Blanc leans against the inside of the glass door to her expansive backyard.
“When you look out here, you see pond and prairie and woods and tracks of animals all around. We have so many birds, and we have owls,” she said. They like to sit on their backyard patio in good weather.
“This is the best place to watch stars ever because there’s no light out here,” she said. “Now we’ll have … flashing lights.”
Blanc was referring to a plan for 24 wind turbines, nearly 500 feet tall, including one tower that she said would be 1,500 feet from the couple’s home in the town of Jefferson near the Illinois border in Green County.
Jefferson township is a small, roughly 1,200-person agricultural community of mostly dairy farms and scattered houses.On a February afternoon, Blanc and Minucci drive through fields along a county road in their tan 1999 Oldsmobile to a neighbor’s house to hand out yellow posters with the image of a wind turbine with a circle and red slash mark across it. The protest signs are in yards dotted throughout the town.Blanc learned about plans in October for the wind project when EDF Renewables, the American subsidiary of a French company, sent her a notice in the mail.
EDF’s 65-megawatt Sugar River Wind Project would include 24 turbines spread over 5,870 acres. According to the company, the project would bring in more than $250,000 in tax revenue annually. It has the capacity to provide power for 20,000 homes, according to the pro-renewables group Renew Wisconsin.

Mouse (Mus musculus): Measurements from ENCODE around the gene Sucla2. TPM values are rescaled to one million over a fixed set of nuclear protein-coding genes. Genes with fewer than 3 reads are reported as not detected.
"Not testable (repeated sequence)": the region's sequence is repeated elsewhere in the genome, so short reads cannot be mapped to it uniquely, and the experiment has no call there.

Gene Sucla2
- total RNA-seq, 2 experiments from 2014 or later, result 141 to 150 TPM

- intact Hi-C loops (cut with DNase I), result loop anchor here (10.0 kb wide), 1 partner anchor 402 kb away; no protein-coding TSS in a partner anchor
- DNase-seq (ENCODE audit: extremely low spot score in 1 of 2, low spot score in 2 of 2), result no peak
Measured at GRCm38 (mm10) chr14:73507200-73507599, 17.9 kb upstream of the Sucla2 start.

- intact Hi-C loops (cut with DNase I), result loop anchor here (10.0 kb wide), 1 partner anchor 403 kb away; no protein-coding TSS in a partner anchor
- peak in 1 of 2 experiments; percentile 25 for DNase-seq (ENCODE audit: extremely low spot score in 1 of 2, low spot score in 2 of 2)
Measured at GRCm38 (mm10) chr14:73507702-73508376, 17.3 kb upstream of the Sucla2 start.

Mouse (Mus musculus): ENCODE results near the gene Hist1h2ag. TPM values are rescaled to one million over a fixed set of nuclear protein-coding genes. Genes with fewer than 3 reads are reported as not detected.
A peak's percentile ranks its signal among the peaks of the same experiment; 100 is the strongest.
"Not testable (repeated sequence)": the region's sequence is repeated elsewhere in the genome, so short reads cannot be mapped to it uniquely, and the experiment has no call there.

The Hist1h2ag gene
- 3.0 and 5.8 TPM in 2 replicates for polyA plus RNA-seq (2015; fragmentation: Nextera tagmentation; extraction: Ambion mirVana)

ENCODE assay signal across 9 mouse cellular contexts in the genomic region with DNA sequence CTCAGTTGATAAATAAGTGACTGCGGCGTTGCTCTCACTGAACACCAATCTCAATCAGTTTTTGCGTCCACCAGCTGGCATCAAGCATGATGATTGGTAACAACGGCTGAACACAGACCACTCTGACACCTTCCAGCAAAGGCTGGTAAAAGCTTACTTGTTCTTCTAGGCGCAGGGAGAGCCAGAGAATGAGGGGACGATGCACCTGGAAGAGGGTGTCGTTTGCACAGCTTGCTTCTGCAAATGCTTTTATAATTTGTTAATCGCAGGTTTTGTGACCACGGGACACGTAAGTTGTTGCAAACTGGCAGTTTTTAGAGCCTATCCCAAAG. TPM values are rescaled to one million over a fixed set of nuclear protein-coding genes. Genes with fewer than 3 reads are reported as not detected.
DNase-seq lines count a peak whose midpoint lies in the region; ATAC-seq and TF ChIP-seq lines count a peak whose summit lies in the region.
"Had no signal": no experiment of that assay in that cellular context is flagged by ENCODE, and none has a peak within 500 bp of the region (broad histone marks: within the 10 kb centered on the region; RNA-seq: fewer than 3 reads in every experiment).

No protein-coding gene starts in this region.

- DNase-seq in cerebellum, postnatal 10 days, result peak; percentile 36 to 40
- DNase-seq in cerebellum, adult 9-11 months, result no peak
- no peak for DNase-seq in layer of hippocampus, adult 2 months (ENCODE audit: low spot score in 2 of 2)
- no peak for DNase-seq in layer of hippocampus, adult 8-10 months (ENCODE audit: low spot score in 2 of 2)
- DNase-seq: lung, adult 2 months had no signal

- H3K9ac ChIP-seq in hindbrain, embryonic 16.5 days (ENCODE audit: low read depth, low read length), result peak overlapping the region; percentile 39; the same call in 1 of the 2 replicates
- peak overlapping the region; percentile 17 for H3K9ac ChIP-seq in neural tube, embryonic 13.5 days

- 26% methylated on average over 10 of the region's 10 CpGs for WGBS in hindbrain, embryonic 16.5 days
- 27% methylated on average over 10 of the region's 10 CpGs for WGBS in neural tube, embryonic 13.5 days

Currently, wind power provides less than 3 percent of Wisconsin’s electricity.
The fight between residents and renewable energy is playing out in Wisconsinand other states as large wind and solar projects — which in some cases can produce electricity more cheaply than coal-fired power plants — have begun cropping up in rural areas.
Becoming a ‘wind warrior’
After receiving the notice, Blanc made public records requests, worked to understand Wisconsin regulations governing wind power and organized her neighbors to rally against the turbines. Under state law, projects are automatically approved after 90 days if a local municipality does not pass a wind ordinance to specify conditions for approval of the project, so the situation felt urgent.
She leaves the poster with a neighbor and gets back in the car.
They pull back into their own driveway and see their yard sign has fallen over.
“What’s the irony of it getting knocked over by the wind?” asked Blanc. She is worried her property’s value will fall with wind turbines towering above it.
“Who is going to want to buy it living in the shadow of giant, industrial wind?”she asked, raising a question that studies have failed to conclusively answer, as some find a decline in value and others do not.
Blanc is suspicious of local leaders.
One of the three Jefferson Town Board members plans to lease some of his land to the wind company. A member of the town planning board also has a lease. The two recused themselves from decisions about the project. But Blanc believes that did not go far enough. “I think that the township board members should have resigned,” she said.
Opponents seek wind limits
At an evening Jefferson Town Board meeting in late February, a roomful of more than 70 community members faced three town board members and the town attorney, who sat behind a long row of tables. At times, the crowd booed and jeered at the local leaders.